If you've already decided that there is only one acceptable answer to your question and you already know what it is, why post the question?

As for von Moltke, sometimes when I watch the armies blundering around through the Seven Days--usually lost in the woods, no maps, commanders with no idea where their corps are, and no functioning staff--I see what he's talking about. By 1863-4, things are different. But does anyone know when he made the comment?

Old Contemptible24 Jun 2022 5:00 p.m. PST

Paskal,

Why are you asking if you already made up your mine? There are reasons why there are separate sets of rules for these conflicts. If you want to use ACW rules for these later 19th Century wars then go ahead.

I play regimental ACW, battalion FPW and battalion/commando 2nd Boer War, these later conflicts are not entirely the same as the ACW. In my opinion the ACW has more in common with the earlier Crimean War than the later conflicts.

Paskal Supporting Member of TMP25 Jun 2022 4:06 a.m. PST

@ robert piepenbrink:
Your revenge for the junk various Europeans sold you at the start of the ACW? Which nation sold bad muskets or rifles to the american?

@ Old Contemptible:
There are reasons why there are separate sets of rules for these conflicts. Oh yes? Which? When we know that certain types of weapons were used from 1700 to 1871 without too many changes.

GildasFacit Sponsoring Member of TMP25 Jun 2022 8:14 a.m. PST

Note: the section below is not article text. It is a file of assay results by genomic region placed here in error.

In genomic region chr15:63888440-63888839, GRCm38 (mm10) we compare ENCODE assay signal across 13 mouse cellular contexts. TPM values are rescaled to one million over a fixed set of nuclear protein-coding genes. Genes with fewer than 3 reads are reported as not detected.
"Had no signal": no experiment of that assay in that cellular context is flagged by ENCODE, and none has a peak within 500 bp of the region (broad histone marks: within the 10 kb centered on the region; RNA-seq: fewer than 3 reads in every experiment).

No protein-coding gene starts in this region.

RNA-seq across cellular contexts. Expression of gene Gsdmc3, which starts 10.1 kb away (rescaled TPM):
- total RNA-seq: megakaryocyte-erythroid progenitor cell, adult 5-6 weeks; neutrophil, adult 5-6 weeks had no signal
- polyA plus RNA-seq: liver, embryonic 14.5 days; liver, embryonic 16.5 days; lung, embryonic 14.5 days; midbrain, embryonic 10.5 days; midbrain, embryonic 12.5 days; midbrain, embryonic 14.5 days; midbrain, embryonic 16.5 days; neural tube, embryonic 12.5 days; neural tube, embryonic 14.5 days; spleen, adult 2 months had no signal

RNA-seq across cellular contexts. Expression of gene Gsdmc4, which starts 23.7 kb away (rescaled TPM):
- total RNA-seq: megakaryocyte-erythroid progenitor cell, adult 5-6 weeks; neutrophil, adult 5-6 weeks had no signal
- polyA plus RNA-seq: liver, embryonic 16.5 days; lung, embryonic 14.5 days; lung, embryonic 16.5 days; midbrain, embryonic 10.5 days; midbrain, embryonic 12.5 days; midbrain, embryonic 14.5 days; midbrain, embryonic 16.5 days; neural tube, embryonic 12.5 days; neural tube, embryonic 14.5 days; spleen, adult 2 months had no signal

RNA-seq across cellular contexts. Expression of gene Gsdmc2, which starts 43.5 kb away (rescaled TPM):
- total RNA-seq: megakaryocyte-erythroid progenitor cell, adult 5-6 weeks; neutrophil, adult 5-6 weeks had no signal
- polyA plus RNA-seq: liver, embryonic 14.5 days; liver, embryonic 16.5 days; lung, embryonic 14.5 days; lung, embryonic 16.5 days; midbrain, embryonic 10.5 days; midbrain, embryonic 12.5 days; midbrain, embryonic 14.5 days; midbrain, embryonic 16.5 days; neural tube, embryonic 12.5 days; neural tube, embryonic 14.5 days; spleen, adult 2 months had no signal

Sorry Pascal that has nothing to do with the reality of wars and weaponry between major nations over that time period.

Prussia was using a flintlock musket in 1700 and most certainly not using them in 1871 and nor were any but the most lowly militia in any major european army of that date. Just because a few turned up in small states or in the hands of revolutionaries or non-european forces does not have any bearing on comparing the ACW with the FPW in terms of weaponry & tactics.

You really do need to get a proper perspective on what you try to discuss before making statements that are untenable and/or irrelevant.

donlowry25 Jun 2022 8:35 a.m. PST

Which nation sold bad muskets or rifles to the american?

There were many complaints about Austrian muskets, although Grant said the problem was more with the percussion caps than the muskets themselves. I also seem to recall complaints about muskets bought from Belgium, but those might have been of Austrian origin or Austrian pattern -- not sure.

donlowry25 Jun 2022 8:38 a.m. PST

As for von Moltke's comment, IIRC, the Prussian ambassador to the U.S., after watching Sherman's army march down Pennsylvania Avenue in the victory parade, said an army like that could conquer all of Europe -- or something along those lines.

robert piepenbrink Supporting Member of TMP25 Jun 2022 9:49 a.m. PST

Paskal, I think just about everyone. I might except the British, because they habitually armed HEIC troops with their castoffs. donlowry mentions the largest suppliers, but those were the weapons good enough to be almost acceptable. Remember both central governments and virtually every state had buyers in Europe in competition to one another, and many of the buyers knew little or nothing about military longarms. Most of this junk was swapped out before soldiers went into battle with it--at least in the north--but I think we purchased all the scrap iron in Europe in 1861.

This is normal. As you noted, the Third Republic does the same thing in 1870, though I think the poor Bretons may have been the only ones actually sent into combat with rusted-out antiques. And you can see the same thing at the start of the Spanish Civil War. Desperate nations buy third-rate weapons, and often pay premium prices. It's no use saying that the purchases prove the value of the weapons, or their compatibility with tactical doctrines.

Paskal Supporting Member of TMP26 Jun 2022 3:18 a.m. PST

@robert piepenbrink:

For the poor Bretons it's normal, it was said in the past "that the anti-clerical Republic wins its wars with its Bretons, its Vendeans and its indigênes".